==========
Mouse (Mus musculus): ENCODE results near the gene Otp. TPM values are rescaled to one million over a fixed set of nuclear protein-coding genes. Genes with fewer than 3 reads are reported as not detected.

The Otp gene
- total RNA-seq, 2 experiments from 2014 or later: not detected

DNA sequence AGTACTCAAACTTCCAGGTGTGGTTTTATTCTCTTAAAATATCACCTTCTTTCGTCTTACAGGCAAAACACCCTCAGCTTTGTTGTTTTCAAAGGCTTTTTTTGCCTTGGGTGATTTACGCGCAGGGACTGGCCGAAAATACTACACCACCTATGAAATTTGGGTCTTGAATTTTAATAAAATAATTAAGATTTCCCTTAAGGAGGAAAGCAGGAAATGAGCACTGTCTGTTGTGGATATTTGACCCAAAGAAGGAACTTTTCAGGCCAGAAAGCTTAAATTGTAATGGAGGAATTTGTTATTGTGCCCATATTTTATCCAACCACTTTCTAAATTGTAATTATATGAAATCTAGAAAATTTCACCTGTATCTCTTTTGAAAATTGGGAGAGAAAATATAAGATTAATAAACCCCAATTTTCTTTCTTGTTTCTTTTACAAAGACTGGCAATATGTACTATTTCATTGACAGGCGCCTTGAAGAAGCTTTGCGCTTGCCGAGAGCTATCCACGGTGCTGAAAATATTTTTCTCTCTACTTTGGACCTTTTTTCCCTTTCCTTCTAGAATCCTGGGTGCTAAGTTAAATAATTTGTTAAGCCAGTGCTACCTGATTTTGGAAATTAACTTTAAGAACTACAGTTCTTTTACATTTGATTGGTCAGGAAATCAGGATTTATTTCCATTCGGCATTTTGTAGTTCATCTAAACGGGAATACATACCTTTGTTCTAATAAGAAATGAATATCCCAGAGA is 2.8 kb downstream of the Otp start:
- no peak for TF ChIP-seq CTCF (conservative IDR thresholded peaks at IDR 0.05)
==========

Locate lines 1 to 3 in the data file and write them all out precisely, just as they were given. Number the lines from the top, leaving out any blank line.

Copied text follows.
Mouse (Mus musculus): ENCODE results near the gene Otp. TPM values are rescaled to one million over a fixed set of nuclear protein-coding genes. Genes with fewer than 3 reads are reported as not detected.

The Otp gene
- total RNA-seq, 2 experiments from 2014 or later: not detected